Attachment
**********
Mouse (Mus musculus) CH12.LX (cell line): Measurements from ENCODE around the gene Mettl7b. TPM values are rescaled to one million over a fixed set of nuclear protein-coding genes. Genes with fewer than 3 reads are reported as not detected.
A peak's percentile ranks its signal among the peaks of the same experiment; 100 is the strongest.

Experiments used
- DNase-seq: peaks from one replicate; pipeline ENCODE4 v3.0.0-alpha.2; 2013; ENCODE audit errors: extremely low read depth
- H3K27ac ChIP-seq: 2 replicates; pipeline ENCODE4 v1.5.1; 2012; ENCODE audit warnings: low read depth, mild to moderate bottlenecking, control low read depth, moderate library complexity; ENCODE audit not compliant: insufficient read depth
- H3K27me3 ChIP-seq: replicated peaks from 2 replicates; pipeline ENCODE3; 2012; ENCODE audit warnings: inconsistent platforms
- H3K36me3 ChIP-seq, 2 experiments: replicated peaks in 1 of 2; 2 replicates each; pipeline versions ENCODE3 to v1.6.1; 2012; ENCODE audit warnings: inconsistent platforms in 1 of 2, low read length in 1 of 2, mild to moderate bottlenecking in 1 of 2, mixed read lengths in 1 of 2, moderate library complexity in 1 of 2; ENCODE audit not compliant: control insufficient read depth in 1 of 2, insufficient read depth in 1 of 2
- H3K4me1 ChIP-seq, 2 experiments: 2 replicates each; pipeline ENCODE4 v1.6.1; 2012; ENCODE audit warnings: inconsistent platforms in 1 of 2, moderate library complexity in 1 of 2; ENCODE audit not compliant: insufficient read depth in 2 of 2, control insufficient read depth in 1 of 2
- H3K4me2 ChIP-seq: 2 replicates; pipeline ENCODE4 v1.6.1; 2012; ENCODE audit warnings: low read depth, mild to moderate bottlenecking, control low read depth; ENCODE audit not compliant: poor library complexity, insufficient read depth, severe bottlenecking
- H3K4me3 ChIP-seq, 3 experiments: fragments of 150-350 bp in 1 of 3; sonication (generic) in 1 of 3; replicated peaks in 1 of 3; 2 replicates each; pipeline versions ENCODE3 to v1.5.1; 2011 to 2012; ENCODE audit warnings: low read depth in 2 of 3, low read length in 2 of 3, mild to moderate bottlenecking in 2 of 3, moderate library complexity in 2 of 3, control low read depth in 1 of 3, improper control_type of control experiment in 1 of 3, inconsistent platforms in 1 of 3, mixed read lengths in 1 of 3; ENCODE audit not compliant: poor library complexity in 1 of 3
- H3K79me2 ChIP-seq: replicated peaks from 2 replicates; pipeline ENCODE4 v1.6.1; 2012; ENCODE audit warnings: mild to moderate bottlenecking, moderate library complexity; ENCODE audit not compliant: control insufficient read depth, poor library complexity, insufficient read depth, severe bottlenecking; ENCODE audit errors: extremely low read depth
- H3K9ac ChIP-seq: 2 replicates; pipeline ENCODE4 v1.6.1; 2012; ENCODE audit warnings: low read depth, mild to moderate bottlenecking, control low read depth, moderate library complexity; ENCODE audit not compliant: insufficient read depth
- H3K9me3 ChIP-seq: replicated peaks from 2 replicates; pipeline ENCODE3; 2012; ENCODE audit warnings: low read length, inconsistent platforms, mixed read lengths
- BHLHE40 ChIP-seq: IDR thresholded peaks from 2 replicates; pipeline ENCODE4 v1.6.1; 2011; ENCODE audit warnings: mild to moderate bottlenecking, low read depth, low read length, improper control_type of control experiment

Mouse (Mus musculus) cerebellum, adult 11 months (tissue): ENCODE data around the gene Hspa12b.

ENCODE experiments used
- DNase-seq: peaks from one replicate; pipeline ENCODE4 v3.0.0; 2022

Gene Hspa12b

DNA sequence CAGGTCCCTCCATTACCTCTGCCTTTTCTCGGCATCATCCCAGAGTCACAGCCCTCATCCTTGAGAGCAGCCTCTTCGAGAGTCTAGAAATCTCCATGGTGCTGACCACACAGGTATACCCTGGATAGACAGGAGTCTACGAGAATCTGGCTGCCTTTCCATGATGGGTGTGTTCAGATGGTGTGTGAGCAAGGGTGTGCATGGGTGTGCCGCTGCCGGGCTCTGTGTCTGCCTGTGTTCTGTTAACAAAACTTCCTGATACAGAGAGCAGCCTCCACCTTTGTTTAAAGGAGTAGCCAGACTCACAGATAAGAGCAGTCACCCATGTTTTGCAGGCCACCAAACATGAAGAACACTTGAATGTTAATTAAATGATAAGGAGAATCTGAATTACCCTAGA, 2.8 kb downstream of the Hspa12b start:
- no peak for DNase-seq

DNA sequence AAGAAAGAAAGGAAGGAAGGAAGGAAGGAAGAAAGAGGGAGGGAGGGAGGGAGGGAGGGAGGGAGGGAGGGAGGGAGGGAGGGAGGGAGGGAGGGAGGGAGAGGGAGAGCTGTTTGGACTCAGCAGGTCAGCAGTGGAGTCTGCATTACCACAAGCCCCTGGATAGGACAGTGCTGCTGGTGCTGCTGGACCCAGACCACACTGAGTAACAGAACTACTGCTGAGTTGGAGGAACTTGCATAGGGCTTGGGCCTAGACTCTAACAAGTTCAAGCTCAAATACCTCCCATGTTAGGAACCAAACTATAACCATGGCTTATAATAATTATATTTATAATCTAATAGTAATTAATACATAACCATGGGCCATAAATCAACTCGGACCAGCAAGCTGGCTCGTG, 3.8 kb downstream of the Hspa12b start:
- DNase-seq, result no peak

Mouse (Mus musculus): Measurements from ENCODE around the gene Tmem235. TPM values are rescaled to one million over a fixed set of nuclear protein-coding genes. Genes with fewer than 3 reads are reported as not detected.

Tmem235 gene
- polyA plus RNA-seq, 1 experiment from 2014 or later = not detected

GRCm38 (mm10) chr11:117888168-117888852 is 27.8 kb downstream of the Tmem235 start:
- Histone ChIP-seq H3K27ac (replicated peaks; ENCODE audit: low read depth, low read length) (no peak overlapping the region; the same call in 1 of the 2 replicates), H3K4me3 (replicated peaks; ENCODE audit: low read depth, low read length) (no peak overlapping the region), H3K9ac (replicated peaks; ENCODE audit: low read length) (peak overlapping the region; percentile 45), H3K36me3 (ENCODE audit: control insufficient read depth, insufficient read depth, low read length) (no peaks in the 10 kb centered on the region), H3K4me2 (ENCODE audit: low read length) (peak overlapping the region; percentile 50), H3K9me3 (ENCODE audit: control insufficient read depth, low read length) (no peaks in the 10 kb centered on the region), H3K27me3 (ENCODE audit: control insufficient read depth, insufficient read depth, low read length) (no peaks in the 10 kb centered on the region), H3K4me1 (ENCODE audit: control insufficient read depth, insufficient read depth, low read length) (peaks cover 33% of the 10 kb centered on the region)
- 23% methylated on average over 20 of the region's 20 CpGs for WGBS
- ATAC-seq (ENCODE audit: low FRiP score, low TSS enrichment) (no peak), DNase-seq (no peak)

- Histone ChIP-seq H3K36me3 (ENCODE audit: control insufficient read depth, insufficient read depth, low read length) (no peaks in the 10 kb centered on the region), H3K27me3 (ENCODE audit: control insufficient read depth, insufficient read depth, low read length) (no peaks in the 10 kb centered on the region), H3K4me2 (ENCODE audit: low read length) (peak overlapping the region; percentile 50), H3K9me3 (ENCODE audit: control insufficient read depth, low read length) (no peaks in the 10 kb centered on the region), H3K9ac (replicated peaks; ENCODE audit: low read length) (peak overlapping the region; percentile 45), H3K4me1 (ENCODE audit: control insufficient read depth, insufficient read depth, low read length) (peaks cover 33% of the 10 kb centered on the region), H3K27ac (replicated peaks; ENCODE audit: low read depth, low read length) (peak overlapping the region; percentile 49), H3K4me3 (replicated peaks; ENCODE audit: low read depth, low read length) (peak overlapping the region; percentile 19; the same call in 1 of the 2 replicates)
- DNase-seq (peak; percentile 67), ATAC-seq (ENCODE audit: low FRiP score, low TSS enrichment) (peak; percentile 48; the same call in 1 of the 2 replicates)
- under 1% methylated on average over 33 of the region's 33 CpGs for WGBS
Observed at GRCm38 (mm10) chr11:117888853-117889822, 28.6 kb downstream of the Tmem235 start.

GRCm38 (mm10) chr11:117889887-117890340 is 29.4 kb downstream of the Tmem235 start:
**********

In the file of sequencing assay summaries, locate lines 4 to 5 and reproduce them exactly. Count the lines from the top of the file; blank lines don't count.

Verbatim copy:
- DNase-seq: peaks from one replicate; pipeline ENCODE4 v3.0.0-alpha.2; 2013; ENCODE audit errors: extremely low read depth
- H3K27ac ChIP-seq: 2 replicates; pipeline ENCODE4 v1.5.1; 2012; ENCODE audit warnings: low read depth, mild to moderate bottlenecking, control low read depth, moderate library complexity; ENCODE audit not compliant: insufficient read depth